I WILL TALK THE NEXT FEW DAYS ABOUT THE PRIVATIZATION OF OUR FEDERAL MEDICARE AND MEDICAID ENDING THESE NEW DEAL PROGRAMS AND MARYLAND LEADS THE WAY WITH JOHNS HOPKINS' HEALTH POLICY! NOW COMING TO YOUR STATE AND YOU BETTER RUN!
People in Vermont had better run from this model as it has been in effect in Maryland where we have citizens with 30 year difference in life expectancy because they can access no level of health care and an exemption from Medicare oversight has allowed a tiered system of access for those people who would have aged into Medicare and all of its benefits. It has created the most profit-driven health system in the nation with the Maryland Assembly actually receiving the Federal funds for Medicare and Medicaid and placing them in a pool and then simply deciding not to allocate those funds for health care and using these funds as a slush fund. IT IS SIMPLY A GREAT BIG SLUSH FUNDS THAT USED TO BE FEDERAL PROGRAMS WITH REGULATED REQUIREMENTS FOR ACCESS. Maryland has decided this year not to spend Medicaid money on hospital access only preventative care so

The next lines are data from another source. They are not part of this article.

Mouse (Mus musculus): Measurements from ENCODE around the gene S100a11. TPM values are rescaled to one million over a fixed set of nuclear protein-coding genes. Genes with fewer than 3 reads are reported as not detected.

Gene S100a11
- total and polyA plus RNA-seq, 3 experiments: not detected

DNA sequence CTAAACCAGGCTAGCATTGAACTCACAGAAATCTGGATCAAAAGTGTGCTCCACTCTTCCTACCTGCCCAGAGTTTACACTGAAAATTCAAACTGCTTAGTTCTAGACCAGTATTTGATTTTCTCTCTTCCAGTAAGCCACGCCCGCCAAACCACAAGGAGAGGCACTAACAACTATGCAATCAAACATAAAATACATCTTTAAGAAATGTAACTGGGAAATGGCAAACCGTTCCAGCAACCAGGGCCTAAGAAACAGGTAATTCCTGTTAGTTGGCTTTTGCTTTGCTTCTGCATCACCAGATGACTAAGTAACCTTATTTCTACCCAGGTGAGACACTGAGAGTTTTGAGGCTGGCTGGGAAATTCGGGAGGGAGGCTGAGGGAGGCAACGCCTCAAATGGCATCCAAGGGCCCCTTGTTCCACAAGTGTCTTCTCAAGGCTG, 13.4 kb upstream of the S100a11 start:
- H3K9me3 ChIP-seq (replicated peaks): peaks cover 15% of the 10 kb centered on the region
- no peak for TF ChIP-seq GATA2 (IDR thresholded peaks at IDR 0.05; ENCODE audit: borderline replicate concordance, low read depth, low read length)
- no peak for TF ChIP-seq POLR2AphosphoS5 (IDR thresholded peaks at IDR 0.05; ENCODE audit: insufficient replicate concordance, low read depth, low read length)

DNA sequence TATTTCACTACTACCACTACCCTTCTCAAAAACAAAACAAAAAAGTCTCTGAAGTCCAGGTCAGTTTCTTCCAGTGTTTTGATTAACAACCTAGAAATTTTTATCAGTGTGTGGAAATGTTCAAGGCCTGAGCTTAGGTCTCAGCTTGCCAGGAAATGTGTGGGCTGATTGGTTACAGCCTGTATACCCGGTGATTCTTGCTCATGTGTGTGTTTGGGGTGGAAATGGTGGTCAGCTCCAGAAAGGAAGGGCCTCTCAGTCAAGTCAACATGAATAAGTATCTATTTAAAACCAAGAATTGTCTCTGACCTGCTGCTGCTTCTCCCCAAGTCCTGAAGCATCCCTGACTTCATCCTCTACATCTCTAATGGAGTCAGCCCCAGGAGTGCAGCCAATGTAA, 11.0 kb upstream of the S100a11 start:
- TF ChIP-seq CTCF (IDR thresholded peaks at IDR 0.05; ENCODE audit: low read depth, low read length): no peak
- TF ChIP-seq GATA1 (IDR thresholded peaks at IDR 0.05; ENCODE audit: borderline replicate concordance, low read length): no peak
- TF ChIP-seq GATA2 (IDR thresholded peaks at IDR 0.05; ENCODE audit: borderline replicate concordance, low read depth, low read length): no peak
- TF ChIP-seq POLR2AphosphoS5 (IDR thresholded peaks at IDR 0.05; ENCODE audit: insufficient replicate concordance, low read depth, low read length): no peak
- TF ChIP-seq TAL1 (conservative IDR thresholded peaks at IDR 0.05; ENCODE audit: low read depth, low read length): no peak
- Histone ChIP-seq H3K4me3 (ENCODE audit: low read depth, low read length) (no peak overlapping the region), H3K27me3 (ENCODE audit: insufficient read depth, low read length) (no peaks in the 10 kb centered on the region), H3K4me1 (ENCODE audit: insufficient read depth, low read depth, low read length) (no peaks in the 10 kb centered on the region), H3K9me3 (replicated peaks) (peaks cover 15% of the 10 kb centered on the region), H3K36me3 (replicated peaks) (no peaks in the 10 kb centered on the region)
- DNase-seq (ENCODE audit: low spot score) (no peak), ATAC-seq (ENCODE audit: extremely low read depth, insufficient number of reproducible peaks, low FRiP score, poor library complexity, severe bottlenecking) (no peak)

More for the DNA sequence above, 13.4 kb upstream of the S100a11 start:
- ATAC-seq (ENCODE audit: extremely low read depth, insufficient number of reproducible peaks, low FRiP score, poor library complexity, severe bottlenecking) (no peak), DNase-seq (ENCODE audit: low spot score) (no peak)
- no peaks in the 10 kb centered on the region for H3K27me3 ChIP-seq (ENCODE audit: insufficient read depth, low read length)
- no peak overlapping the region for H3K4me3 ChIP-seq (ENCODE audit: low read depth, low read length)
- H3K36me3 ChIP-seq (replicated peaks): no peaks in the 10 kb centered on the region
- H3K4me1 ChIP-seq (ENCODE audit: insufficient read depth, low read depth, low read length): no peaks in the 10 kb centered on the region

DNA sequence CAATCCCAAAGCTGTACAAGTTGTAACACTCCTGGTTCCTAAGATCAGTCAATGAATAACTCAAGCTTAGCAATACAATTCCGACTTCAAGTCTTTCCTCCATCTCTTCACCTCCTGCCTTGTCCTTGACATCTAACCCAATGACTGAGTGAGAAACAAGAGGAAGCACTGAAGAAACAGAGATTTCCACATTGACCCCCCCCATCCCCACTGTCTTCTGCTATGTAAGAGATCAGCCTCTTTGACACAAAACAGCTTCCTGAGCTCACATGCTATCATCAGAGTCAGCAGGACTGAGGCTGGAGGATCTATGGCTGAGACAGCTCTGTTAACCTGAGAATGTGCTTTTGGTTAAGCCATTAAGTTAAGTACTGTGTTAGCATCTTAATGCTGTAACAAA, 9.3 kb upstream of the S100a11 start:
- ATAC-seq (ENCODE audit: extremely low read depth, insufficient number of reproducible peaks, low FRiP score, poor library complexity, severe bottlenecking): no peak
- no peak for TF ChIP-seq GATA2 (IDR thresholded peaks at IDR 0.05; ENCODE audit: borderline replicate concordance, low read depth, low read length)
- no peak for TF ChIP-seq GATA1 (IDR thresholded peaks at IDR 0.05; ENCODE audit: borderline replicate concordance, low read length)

BYE BYE FEDERAL GUIDELINES FOR MEDICAID THAT REQUIRED MEDICAID PATIENTS ACCESS TO HOSPITAL CARE! SAME FOR MEDICARE.
What Maryland is doing is creating a tiered level of access that states no matter how much you earned all your life if you have been brought to poverty by corporate fleecing of your homes, retirement, pensions, and long term unemployment----you will be rated for health care as you are these last few years----Medicaid. So, when you reach the age for Medicare you will still receive Medicaid. This has the goal of ending access to Federally protected Medicare and the quality of care always received and sends most people into old age only receiving what will be preventative care. Remember, Medicaid funding has been gutted both by Obama and Clinton neo-liberals in Congress and by Maryland State Assembly so it is no longer the Federal program it was. Now this global model removes all of the quality care everyone with a working history received when they reached 65 and treats them as are today financially.